Larry Sheehy102111Listen to Larry Sheehy read his Thinking of God column.
A few years ago, “community” was one of the popular words used by speakers and writers, especially among those dealing with Christian themes. It’s a good word, denoting the concepts of kinship, harmony and mutual concerns.
In the mid-1970s, Charles F. Brown and Gary L. Mabry worked together to give us a simple but beautiful song about the reality of community for Christians living and serving together in the Lord. Only a few lines long, it’s titled “A Common Love.”
"A common love for each other,
a common gift to the Savior,
a common bond holding us to the Lord;
A common strength when we’re weary,
a common hope for tomorrow,
a common joy in the truth of God’s Word."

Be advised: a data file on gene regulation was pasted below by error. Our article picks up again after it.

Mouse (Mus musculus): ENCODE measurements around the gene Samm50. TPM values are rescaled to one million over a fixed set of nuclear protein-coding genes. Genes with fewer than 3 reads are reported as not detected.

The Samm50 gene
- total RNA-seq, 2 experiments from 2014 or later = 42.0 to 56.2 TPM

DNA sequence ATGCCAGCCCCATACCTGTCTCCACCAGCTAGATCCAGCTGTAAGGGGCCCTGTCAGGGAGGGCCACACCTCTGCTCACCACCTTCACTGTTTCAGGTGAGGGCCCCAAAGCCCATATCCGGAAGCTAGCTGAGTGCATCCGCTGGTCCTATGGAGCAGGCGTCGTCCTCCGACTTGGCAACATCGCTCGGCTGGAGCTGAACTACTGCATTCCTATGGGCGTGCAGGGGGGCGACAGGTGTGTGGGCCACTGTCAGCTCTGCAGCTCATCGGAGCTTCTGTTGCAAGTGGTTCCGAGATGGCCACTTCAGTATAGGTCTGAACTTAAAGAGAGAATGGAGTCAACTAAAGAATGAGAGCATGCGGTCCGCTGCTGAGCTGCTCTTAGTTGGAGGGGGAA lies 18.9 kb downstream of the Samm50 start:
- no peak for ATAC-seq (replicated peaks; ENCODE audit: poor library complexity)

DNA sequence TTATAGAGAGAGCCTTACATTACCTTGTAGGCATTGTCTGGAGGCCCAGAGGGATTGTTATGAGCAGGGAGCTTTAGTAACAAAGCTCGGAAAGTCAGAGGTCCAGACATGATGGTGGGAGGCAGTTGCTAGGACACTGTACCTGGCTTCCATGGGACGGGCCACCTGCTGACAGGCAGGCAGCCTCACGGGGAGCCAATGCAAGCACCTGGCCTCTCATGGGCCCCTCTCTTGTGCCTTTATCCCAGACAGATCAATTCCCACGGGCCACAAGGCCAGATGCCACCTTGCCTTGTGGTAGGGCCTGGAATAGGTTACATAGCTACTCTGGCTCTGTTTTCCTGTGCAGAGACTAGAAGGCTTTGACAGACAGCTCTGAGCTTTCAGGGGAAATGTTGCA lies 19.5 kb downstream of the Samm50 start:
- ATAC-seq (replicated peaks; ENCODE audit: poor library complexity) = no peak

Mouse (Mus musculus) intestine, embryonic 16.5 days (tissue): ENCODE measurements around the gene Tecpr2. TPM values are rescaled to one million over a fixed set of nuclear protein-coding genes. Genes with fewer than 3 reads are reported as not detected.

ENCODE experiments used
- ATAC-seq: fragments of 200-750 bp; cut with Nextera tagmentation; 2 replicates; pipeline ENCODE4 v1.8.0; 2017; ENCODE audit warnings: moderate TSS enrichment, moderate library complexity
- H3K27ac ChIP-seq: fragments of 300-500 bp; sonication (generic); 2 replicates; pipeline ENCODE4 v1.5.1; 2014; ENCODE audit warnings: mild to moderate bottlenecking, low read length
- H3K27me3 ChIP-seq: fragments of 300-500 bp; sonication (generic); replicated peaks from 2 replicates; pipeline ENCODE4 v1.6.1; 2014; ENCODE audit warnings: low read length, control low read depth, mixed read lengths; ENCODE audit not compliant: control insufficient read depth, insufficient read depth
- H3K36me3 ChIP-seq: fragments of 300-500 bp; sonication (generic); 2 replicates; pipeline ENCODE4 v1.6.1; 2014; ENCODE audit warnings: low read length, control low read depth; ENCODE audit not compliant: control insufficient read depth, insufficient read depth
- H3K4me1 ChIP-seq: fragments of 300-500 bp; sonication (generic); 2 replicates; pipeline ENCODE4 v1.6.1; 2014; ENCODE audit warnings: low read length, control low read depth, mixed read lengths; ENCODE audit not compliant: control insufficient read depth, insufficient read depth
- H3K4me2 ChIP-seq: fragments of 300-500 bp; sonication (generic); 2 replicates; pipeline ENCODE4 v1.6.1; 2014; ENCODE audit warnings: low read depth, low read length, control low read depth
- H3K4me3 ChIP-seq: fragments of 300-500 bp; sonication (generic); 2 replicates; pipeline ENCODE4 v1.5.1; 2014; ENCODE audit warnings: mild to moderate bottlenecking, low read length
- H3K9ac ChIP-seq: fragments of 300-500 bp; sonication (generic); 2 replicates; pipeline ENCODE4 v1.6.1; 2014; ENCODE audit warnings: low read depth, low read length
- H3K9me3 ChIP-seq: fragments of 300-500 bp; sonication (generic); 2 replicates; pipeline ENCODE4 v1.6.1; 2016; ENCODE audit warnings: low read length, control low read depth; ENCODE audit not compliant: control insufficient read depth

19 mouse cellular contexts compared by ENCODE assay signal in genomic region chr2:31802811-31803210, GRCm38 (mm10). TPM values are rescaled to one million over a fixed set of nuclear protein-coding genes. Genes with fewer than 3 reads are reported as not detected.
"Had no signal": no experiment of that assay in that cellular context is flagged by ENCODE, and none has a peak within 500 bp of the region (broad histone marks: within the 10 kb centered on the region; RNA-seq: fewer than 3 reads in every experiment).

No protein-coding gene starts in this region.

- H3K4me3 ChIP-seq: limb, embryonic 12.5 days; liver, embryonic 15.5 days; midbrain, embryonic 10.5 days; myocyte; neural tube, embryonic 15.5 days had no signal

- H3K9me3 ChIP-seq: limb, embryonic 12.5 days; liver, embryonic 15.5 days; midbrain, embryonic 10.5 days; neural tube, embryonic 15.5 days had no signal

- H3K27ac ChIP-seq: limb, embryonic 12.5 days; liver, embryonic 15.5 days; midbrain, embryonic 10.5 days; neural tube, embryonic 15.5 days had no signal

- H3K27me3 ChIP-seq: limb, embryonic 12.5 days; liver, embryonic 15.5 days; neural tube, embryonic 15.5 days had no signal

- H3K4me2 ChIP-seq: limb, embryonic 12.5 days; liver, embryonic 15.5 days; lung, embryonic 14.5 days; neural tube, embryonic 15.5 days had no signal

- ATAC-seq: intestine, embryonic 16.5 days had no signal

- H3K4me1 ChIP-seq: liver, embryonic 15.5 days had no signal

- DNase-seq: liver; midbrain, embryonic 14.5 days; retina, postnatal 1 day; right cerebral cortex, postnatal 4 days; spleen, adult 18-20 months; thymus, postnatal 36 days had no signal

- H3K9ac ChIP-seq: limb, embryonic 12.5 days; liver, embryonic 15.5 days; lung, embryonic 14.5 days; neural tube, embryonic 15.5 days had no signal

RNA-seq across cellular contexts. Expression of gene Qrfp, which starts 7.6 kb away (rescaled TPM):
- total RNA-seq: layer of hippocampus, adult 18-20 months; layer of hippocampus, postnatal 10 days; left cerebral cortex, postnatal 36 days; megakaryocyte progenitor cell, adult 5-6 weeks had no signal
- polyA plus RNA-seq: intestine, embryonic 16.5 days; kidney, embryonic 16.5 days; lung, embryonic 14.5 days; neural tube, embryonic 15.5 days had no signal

The obvious link in the hymn is the idea of the values held in common among Christian disciples. Rather than being understood as ordinary or average, trite or vulgar (all perfectly legitimate
synonyms in other contexts), the term “common” in this inspirational piece should conjure up the ideas of fellowship, sharing and participation in the things related to Christian living and devotion.
Ignoring the peculiarities that often alienate people from different backgrounds, converts to the faith of Christ should understand they are now part of a single, divine community – the family of God.
That realization can help provide for all of us the benefits detailed in the words of the song.
Our LOVE for one another is in imitation of God’s love for us, as our GIVING to the Lord is an expression of gratitude for his grace, a grace which serves as a BOND uniting us together when our own weakness threaten to tear us apart.
The STRENGTH of that bond is available to us when we think we can go no further, providing the HOPE that, in the testimony of Paul, saves us.
And the resulting JOY which can be ours comes from the TRUTH and integrity of the declarations of God found in the words of Holy Scripture.
Songs and hymns about spiritual values don’t have to be long to be profound.